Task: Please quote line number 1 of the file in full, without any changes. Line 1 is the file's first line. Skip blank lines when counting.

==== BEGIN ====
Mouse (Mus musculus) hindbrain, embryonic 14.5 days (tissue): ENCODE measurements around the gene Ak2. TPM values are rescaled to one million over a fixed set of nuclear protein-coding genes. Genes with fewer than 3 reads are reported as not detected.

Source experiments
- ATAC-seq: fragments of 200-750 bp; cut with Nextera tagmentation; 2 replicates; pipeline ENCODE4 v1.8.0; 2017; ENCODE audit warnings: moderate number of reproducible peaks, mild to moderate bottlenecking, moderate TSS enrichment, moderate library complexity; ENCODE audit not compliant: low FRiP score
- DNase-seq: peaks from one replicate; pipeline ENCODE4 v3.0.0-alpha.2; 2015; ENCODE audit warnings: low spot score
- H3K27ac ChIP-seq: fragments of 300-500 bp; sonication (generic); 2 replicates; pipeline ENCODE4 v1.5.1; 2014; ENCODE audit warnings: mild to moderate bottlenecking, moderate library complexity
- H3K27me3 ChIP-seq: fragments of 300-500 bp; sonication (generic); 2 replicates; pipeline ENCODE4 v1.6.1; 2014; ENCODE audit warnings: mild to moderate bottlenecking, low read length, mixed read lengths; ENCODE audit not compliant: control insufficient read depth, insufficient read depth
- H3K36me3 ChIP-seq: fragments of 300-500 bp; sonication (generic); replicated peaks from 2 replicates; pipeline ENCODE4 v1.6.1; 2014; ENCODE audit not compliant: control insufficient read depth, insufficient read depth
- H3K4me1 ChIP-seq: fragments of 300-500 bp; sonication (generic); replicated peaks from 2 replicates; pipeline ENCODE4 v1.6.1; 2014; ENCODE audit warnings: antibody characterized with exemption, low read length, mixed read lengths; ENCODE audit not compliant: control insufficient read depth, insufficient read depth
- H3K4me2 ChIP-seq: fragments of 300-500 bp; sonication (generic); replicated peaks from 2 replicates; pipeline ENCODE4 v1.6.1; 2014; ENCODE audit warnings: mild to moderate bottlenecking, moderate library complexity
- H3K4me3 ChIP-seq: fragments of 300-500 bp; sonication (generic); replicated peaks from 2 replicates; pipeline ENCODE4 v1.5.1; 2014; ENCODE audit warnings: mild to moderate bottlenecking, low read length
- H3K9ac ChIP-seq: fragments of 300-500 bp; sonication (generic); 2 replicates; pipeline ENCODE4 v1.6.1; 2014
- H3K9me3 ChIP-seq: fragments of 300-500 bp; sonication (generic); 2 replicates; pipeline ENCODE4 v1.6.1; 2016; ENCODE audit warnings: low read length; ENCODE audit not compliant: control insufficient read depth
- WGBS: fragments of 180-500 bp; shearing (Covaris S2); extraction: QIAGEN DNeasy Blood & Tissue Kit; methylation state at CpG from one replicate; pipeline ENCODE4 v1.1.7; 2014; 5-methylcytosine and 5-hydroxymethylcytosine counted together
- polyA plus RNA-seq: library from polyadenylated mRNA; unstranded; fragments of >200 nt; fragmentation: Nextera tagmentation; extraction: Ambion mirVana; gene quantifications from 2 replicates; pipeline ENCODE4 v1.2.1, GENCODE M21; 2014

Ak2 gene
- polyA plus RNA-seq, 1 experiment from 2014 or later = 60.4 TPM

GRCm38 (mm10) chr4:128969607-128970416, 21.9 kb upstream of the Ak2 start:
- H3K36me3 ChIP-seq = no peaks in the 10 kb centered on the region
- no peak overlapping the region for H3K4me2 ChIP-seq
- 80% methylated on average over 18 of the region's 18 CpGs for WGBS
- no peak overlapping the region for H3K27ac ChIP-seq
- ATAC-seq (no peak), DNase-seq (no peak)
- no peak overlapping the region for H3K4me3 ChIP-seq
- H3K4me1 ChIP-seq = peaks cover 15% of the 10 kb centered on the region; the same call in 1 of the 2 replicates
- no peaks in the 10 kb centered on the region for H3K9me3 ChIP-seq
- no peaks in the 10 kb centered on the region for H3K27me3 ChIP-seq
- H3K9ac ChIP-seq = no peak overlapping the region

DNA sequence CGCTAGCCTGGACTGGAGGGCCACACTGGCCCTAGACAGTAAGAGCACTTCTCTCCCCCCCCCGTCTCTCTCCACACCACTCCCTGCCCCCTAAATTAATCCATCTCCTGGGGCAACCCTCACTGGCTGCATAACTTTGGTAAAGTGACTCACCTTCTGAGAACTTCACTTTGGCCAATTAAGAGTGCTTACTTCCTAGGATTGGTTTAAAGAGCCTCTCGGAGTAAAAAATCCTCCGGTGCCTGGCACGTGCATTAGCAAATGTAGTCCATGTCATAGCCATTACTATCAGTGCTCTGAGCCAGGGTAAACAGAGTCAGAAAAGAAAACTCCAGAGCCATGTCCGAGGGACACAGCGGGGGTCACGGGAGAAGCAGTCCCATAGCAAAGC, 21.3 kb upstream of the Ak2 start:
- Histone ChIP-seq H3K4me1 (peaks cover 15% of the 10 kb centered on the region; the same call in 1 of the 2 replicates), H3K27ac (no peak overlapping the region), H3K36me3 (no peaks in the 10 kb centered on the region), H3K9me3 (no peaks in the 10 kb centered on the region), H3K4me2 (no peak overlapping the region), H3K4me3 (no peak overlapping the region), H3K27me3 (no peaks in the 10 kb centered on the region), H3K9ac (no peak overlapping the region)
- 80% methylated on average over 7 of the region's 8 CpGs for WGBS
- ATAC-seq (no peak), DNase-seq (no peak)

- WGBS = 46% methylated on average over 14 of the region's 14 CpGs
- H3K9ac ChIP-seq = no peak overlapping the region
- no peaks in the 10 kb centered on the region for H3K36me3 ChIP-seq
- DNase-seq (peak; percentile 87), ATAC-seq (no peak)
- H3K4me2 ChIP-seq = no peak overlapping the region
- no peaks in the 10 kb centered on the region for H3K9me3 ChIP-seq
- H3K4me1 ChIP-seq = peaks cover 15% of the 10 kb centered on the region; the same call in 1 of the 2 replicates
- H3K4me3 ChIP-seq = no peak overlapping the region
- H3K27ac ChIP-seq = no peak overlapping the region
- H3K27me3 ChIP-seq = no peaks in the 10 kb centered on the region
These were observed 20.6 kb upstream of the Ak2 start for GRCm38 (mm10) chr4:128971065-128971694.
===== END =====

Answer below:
Mouse (Mus musculus) hindbrain, embryonic 14.5 days (tissue): ENCODE measurements around the gene Ak2. TPM values are rescaled to one million over a fixed set of nuclear protein-coding genes. Genes with fewer than 3 reads are reported as not detected.